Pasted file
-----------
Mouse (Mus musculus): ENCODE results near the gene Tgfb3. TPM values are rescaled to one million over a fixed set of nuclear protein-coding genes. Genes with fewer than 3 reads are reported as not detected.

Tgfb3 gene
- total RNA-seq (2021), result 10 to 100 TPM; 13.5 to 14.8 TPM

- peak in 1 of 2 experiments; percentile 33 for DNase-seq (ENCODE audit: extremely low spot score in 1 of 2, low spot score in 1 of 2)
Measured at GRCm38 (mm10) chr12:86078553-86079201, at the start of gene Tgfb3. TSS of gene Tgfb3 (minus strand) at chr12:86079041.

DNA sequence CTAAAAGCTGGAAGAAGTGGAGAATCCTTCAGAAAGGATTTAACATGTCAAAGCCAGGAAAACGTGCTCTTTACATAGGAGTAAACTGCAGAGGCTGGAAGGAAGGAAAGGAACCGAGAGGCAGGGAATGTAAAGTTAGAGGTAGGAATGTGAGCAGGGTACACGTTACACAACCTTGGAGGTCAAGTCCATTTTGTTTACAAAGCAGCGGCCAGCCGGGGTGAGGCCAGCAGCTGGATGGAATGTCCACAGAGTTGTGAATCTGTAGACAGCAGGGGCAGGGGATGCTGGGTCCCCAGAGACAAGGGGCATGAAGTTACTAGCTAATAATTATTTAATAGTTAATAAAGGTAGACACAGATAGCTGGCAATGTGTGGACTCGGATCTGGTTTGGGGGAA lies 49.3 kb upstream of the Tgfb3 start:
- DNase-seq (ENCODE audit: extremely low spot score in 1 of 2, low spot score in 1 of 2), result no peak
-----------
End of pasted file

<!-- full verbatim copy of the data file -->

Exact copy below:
Mouse (Mus musculus): ENCODE results near the gene Tgfb3. TPM values are rescaled to one million over a fixed set of nuclear protein-coding genes. Genes with fewer than 3 reads are reported as not detected.

Tgfb3 gene
- total RNA-seq (2021), result 10 to 100 TPM; 13.5 to 14.8 TPM

- peak in 1 of 2 experiments; percentile 33 for DNase-seq (ENCODE audit: extremely low spot score in 1 of 2, low spot score in 1 of 2)
Measured at GRCm38 (mm10) chr12:86078553-86079201, at the start of gene Tgfb3. TSS of gene Tgfb3 (minus strand) at chr12:86079041.

DNA sequence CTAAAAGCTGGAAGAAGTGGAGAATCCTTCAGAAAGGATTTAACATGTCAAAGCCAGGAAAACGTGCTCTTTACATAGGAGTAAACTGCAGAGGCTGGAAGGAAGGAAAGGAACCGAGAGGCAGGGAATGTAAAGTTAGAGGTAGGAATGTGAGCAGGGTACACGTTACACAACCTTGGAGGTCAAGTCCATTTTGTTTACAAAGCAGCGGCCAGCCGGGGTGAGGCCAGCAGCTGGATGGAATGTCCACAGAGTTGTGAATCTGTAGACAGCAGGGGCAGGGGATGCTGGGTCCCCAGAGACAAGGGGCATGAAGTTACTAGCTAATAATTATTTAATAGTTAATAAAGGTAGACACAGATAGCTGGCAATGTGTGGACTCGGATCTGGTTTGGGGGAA lies 49.3 kb upstream of the Tgfb3 start:
- DNase-seq (ENCODE audit: extremely low spot score in 1 of 2, low spot score in 1 of 2), result no peak